Social comparison is a common behaviour that I believe most of us do, whether we notice it or not. In common words, it is to compare anything about ourselves to others and make judgments based on it.
Personally, I used to do it a lot. For me, sports were not the main focus in my life before coming to Stanstead. Once I became a student here, Phys-Ed class was my least favourite class. I had no idea what most of the games that we played were and struggled a lot. For example, I didn’t know how to play floor hockey and I was running around with a stick like a fool in class. Usually, I didn’t touch the ball once in an entire class. I was afraid to be on a team because I didn’t want to mess up my teammates. That is when social comparison occurred to me; I couldn’t stop myself from doing that since we were evaluated in the class. I was constantly discouraged by the differences between myself and others. I felt like I didn’t have a talent for playing sports.
However, I shouldn’t have done it because I didn’t know how much experience my classmates had in the game. So my comparison really wasn’t a fair one, but it destroyed my confidence in my physical abilities.
That is the reason why I want to encourage you not to practice social comparison. There are so many ways in which we can compare ourselves to others, but there are always other factors at play which cannot be fully analyzed. Therefore, whether we are better or worse in a comparison, we shouldn’t use the result as the only thing to judge ourselves. If we do so, we will only end up with twisted conclusions.
Just like in curling, when we compete with elders at the curling club, they have years more experience than we have and we have never won one single game playing them. That result makes sense because experience plays such an important role in things we do. The gap between the skills we have and the ones they have are obvious, thus losing didn’t discourage us.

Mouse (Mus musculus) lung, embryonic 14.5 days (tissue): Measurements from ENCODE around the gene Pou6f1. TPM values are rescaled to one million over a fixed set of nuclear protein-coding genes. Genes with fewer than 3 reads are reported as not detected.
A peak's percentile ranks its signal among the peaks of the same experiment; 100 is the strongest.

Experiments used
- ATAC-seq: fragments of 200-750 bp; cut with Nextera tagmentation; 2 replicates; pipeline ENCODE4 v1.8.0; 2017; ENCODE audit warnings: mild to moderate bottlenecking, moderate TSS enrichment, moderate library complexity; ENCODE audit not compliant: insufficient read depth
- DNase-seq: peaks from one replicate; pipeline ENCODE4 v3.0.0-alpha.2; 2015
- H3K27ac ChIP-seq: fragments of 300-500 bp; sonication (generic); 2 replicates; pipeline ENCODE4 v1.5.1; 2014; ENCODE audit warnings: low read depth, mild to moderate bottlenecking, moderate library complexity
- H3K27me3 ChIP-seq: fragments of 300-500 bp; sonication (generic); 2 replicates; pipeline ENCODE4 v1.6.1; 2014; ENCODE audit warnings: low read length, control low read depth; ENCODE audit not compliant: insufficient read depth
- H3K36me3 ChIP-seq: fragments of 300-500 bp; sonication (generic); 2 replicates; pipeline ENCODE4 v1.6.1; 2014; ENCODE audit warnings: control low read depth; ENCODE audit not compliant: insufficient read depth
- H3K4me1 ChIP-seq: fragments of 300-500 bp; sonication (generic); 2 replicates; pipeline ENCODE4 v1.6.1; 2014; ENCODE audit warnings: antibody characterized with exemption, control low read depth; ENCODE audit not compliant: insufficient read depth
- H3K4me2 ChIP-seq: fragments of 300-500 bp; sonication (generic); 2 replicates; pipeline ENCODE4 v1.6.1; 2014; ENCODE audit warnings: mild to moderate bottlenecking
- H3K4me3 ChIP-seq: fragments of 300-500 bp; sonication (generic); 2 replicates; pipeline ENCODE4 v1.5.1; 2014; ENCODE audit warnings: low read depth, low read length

In our real lives, there are other things that can differentiate us from others without us even realizing it, and they are not necessarily created by our lack of abilities. Just because we can’t see the differences doesn’t mean they aren’t there. Therefore, please stop comparing yourself to others. Moreover, even if the comparison is a fair one, being better or worse than others at one moment doesn't mean it will be the situation forever. There is no point in adding these burdens to ourselves as they won’t do any good.
To me, after several years, I have improved a lot compared to my Grade 8 self. Playing broomball in winter, I discovered that my skills have greatly improved compared to when I used to constantly fall on the ice in Grade 8. That tells me that I wasn’t necessarily lacking in capabilities but merely the refinement of skills. Reflecting on myself helped me to gain more confidence and learn more about myself. Therefore, comparing ourselves right now to our past self is the most helpful incentive for improvement. The best and only comparison to reflect upon should be ourselves.
I’ll leave you with this quote from Lao Tzu: “When you are content to be simply yourself and don’t compare or compete, everyone will respect you.”